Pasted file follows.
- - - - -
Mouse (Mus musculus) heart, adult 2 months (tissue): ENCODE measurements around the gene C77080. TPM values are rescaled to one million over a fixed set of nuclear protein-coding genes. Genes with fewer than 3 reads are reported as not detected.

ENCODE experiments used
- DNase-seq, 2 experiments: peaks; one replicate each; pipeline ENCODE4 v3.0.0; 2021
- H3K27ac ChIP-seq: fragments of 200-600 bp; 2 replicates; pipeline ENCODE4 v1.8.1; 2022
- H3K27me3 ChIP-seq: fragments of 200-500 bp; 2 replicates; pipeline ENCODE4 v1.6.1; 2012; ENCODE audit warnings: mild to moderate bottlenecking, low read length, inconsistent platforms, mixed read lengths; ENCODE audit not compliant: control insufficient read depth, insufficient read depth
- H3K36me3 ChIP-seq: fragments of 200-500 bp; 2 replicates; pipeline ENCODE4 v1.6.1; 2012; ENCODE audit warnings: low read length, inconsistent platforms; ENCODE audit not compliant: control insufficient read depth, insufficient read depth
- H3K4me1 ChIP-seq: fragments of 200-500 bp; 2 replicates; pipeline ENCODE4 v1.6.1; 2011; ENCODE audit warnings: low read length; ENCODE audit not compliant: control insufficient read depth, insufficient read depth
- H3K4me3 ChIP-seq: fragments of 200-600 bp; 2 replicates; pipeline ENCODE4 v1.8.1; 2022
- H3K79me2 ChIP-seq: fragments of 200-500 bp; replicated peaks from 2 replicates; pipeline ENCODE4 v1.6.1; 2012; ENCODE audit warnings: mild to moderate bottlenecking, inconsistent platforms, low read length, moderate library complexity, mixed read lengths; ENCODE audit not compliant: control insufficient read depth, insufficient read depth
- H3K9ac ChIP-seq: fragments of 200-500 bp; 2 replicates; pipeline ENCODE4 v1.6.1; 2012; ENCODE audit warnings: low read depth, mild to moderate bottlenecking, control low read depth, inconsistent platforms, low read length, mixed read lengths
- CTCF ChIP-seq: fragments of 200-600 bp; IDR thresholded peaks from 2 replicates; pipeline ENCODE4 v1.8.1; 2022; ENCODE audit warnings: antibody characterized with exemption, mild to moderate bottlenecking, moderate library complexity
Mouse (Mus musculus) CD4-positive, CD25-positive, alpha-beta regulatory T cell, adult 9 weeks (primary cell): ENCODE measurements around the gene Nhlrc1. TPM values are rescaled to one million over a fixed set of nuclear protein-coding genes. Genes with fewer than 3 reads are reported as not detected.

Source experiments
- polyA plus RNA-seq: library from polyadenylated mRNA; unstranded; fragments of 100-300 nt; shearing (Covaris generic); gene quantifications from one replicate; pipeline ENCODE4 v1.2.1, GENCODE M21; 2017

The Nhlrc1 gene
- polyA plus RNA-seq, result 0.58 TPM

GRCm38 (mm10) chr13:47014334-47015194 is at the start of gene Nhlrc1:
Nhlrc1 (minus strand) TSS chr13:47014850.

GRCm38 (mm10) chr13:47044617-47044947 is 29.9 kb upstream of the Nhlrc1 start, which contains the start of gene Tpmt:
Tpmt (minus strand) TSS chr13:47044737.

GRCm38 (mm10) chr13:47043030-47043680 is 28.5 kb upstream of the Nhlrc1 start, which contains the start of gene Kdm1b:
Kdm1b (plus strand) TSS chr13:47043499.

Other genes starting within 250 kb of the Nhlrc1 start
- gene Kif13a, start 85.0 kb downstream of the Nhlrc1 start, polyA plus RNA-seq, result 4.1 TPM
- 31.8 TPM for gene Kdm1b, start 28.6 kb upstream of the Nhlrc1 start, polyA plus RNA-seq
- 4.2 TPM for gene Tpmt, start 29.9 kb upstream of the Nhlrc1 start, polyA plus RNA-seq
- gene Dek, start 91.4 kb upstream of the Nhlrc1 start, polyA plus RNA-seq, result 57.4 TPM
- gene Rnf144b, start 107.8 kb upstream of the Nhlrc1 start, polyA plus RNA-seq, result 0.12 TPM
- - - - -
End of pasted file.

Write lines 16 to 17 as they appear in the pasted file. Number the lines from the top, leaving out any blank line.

- polyA plus RNA-seq, result 0.58 TPM

GRCm38 (mm10) chr13:47014334-47015194 is at the start of gene Nhlrc1: